Palo Alto Weekly

News - June 22, 2007

Four so far in Palo Alto school board race

Board president, PTA president, a prior candidate and a teacher are gearing up for the Nov. 6 election

by Susan Hong

The Palo Alto school board election is months away, but four people have already thrown their hats into the ring for the Nov. 6 ballot.

Incumbent board President Camille Townsend, PTA board President Melissa Baten Caswell, 2005 board candidate Claude Ezran and math-teaching specialist Barbara Klausner have told the Weekly they plan to run.

Board members Mandy Lowell and Gail Price will leave two seats open after having served a limit of two terms. Townsend's term expires in November, but she is eligible to serve another term.

Any registered voter living within Palo Alto Unified School District boundaries may apply. Candidate declarations may be filed between July 16 and Aug. 10, according to the Santa Clara County Registrar of Voters Office.

"I've been to about every single school board meeting for the last two years," Baten Caswell said about her commitment to the district. "I'm very familiar with the issues. And I've been on PTA council for two years."

"We have an excellent school district," she added. "I want it to continue that we have an excellent school district."

If elected, Baten Caswell said she would put a high priority on closing the achievement gap.

"I'm a big proponent about kids being enthusiastic and curious and loving learning," she said. She said she wants to emphasize educating "well-rounded happy, smart kids. And that should be all our kids."

Ezran, who ran an unsuccessful campaign for the board in 2005, noted that he did receive 5,100 votes. People have been asking him whether he plans to run again, he said.

"I'd like to see a little bit less talk and more action," he said about the current board. "Minor issues have been mishandled. First was the senior-management crisis. Personally, I would have handled it a bit differently," he said.

"When you have heavily disgruntled employees, the first thing you want to do is talk to them directly. The gesture of doing that releases a lot of tension and creates goodwill."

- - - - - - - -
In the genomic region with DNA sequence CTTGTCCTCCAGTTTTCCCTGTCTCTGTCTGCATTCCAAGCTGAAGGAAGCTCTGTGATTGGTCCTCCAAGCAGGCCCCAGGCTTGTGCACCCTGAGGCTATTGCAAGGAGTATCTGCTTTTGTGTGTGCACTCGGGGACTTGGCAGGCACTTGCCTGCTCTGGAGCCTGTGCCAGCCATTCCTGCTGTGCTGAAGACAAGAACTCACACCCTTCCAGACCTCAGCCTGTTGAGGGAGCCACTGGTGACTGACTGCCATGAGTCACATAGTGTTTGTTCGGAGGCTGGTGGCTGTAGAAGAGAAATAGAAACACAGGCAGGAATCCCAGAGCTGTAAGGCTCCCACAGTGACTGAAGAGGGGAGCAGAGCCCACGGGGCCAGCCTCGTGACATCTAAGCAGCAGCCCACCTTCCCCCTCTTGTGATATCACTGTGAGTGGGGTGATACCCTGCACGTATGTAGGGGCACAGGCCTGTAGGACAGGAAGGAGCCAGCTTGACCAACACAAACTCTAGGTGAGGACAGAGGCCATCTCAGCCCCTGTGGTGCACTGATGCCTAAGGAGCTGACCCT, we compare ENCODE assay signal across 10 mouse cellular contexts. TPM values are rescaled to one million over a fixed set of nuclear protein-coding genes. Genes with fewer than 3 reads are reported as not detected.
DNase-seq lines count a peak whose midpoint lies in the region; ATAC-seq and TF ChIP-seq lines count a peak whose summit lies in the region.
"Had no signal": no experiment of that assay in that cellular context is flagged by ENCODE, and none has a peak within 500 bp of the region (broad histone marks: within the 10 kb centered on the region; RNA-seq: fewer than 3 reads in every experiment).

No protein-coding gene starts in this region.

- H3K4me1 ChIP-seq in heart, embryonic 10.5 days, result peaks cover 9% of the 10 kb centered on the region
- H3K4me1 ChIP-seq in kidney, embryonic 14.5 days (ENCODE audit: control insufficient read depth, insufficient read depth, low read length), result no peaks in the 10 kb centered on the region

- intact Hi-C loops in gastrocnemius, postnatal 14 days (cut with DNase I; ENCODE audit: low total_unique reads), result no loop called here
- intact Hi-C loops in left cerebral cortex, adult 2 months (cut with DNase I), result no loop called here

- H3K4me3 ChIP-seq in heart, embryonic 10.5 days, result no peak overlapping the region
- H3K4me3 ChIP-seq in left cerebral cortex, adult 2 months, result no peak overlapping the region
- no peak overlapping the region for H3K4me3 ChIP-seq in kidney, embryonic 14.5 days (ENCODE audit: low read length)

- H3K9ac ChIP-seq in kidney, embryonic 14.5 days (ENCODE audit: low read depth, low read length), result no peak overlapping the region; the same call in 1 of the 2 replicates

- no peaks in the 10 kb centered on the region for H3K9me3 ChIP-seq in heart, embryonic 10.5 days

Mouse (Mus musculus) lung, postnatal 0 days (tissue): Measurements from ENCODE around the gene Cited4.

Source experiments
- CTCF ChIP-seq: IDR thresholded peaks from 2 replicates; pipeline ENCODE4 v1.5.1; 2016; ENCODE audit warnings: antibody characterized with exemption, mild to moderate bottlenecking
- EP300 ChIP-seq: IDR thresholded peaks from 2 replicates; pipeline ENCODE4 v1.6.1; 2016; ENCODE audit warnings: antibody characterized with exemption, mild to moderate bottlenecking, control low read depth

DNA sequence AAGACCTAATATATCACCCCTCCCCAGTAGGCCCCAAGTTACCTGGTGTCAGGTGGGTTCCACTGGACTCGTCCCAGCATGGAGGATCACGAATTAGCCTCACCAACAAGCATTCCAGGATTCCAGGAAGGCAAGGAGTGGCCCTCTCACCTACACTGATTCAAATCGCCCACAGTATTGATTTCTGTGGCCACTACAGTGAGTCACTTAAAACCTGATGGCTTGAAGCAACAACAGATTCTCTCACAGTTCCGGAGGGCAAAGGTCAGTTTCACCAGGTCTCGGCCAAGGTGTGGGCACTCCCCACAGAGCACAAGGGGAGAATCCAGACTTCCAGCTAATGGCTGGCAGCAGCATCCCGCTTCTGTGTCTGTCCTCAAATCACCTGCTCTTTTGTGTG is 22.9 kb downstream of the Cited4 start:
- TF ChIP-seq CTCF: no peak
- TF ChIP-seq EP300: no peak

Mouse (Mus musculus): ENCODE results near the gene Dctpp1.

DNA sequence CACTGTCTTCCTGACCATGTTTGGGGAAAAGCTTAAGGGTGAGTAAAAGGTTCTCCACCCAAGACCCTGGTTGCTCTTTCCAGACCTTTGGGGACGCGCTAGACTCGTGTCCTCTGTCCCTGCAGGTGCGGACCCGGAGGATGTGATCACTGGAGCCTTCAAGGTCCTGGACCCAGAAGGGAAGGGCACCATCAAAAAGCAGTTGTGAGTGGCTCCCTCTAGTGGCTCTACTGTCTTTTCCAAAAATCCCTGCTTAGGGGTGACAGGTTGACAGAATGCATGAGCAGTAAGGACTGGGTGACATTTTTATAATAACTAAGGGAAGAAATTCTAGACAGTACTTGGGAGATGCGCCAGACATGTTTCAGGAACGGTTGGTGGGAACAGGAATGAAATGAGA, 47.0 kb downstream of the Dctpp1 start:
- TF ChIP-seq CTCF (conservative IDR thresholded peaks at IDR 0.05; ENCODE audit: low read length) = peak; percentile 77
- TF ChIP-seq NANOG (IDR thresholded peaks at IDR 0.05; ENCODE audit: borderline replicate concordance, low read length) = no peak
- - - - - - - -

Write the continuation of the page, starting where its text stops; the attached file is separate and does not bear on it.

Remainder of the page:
Forming a committee to hire a consulting company to handle the issue was too bureaucratic, he said.

"When you have a crisis you have to grab the bull by the horns and take action."

As for the food-services deficit, he said he wants to see more creativity from the board.

"Maybe we could do more marketing, do more promotion of lunches to attract more students," he said. "Free smoothies -- something like that would attract students."

On the achievement gap, "If you want to lose the gap, you need to raise the standard of living of people who fall into the achievement gap," Ezran said. "It's a societal problem, and not just linked to schools."

He said he supported the board's June 5 vote on Mandarin immersion.

"My position is that it is high time to reunite the entire school community. The issue of Mandarin immersion has been way too divisive, and we all lose when there is so much infighting.

"There are many critical issues facing the district, issues that cannot wait -- such as: enrollment growth, facilities planning, closing the achievement gap, maintaining world-class excellence, foreign languages," he said.

"Prolonging the (Mandarin immersion) debate will only defocus us from working together on what is critical. I would like to see both former sides stop prolonging a destructive war, entirely forget which side they were on, and use their great energy and passion productively to help plan for our future.

"During the campaign I want to carry a message of civil discourse and unity," he added.

Klausner said she will step down from her current position as district math specialist.

"It is important to be able to articulate the positive contributions that all sides make to our school community so that we can successfully build our district's educational future. My insider's view as a teacher and my connection to parents, teachers, and administrators will help to engage these important voices," Klausner said.

She studied at Cornell University and Yale law school. She has served on the boards of the Palo Alto Foundation for Education, Palo Alto Girl's Softball and the Gunn Foundation. She has lived in Palo Alto since 1995.

On Mandarin immersion, she said she would like the Palo Alto school community to begin looking forward.

"Since the current board has reached a decision to move forward with the pilot, the district should do so in good faith with the commitment to monitoring the program's effectiveness, including its impact on enrollment and cost and on how well it is integrated into the school and community. ... I would now like to see the board and the school community turn its policy decision-making efforts towards other, equally important issues such as exploring a FLES (foreign language in elementary schools) program and solving our growth and facility needs while continuing to champion our academic programs."

Staff Writer Susan Hong can be reached at shong@paweekly.com.

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